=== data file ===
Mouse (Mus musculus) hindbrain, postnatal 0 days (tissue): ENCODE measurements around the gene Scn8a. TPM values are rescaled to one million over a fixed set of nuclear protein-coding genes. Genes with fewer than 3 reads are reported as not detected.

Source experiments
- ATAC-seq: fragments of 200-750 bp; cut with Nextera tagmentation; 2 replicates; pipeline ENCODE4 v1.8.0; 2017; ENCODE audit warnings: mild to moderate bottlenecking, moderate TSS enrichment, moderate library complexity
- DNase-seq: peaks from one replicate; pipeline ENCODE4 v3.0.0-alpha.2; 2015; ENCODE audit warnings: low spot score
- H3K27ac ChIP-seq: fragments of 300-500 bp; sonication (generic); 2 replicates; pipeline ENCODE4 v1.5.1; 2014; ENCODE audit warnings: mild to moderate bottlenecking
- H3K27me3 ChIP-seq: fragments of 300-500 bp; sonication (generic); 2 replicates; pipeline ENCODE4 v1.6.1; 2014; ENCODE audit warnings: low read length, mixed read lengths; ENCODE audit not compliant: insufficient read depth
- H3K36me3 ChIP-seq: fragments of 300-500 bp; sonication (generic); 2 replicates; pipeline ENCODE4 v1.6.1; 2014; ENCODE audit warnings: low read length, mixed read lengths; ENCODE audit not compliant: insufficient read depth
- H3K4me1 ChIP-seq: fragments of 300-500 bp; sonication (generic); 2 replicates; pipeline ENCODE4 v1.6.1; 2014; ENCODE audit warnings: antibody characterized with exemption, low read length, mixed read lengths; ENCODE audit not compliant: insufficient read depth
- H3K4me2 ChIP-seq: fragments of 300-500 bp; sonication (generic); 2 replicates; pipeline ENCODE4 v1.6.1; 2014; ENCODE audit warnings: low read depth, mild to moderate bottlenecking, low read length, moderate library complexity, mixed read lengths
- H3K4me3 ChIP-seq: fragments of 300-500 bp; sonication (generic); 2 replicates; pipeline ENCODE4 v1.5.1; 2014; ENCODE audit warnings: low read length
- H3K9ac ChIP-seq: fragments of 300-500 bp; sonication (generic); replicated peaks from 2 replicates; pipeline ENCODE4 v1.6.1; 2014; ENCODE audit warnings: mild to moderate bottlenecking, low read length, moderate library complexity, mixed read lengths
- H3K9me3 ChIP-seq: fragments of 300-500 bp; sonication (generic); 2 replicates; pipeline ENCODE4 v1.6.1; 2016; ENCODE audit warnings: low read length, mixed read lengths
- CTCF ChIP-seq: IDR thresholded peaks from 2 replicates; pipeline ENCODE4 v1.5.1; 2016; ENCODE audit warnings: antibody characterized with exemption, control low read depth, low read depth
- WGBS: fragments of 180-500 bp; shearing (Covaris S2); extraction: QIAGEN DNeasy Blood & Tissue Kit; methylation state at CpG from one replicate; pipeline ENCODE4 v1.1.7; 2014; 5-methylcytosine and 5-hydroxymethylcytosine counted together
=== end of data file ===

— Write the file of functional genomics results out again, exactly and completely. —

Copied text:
Mouse (Mus musculus) hindbrain, postnatal 0 days (tissue): ENCODE measurements around the gene Scn8a. TPM values are rescaled to one million over a fixed set of nuclear protein-coding genes. Genes with fewer than 3 reads are reported as not detected.

Source experiments
- ATAC-seq: fragments of 200-750 bp; cut with Nextera tagmentation; 2 replicates; pipeline ENCODE4 v1.8.0; 2017; ENCODE audit warnings: mild to moderate bottlenecking, moderate TSS enrichment, moderate library complexity
- DNase-seq: peaks from one replicate; pipeline ENCODE4 v3.0.0-alpha.2; 2015; ENCODE audit warnings: low spot score
- H3K27ac ChIP-seq: fragments of 300-500 bp; sonication (generic); 2 replicates; pipeline ENCODE4 v1.5.1; 2014; ENCODE audit warnings: mild to moderate bottlenecking
- H3K27me3 ChIP-seq: fragments of 300-500 bp; sonication (generic); 2 replicates; pipeline ENCODE4 v1.6.1; 2014; ENCODE audit warnings: low read length, mixed read lengths; ENCODE audit not compliant: insufficient read depth
- H3K36me3 ChIP-seq: fragments of 300-500 bp; sonication (generic); 2 replicates; pipeline ENCODE4 v1.6.1; 2014; ENCODE audit warnings: low read length, mixed read lengths; ENCODE audit not compliant: insufficient read depth
- H3K4me1 ChIP-seq: fragments of 300-500 bp; sonication (generic); 2 replicates; pipeline ENCODE4 v1.6.1; 2014; ENCODE audit warnings: antibody characterized with exemption, low read length, mixed read lengths; ENCODE audit not compliant: insufficient read depth
- H3K4me2 ChIP-seq: fragments of 300-500 bp; sonication (generic); 2 replicates; pipeline ENCODE4 v1.6.1; 2014; ENCODE audit warnings: low read depth, mild to moderate bottlenecking, low read length, moderate library complexity, mixed read lengths
- H3K4me3 ChIP-seq: fragments of 300-500 bp; sonication (generic); 2 replicates; pipeline ENCODE4 v1.5.1; 2014; ENCODE audit warnings: low read length
- H3K9ac ChIP-seq: fragments of 300-500 bp; sonication (generic); replicated peaks from 2 replicates; pipeline ENCODE4 v1.6.1; 2014; ENCODE audit warnings: mild to moderate bottlenecking, low read length, moderate library complexity, mixed read lengths
- H3K9me3 ChIP-seq: fragments of 300-500 bp; sonication (generic); 2 replicates; pipeline ENCODE4 v1.6.1; 2016; ENCODE audit warnings: low read length, mixed read lengths
- CTCF ChIP-seq: IDR thresholded peaks from 2 replicates; pipeline ENCODE4 v1.5.1; 2016; ENCODE audit warnings: antibody characterized with exemption, control low read depth, low read depth
- WGBS: fragments of 180-500 bp; shearing (Covaris S2); extraction: QIAGEN DNeasy Blood & Tissue Kit; methylation state at CpG from one replicate; pipeline ENCODE4 v1.1.7; 2014; 5-methylcytosine and 5-hydroxymethylcytosine counted together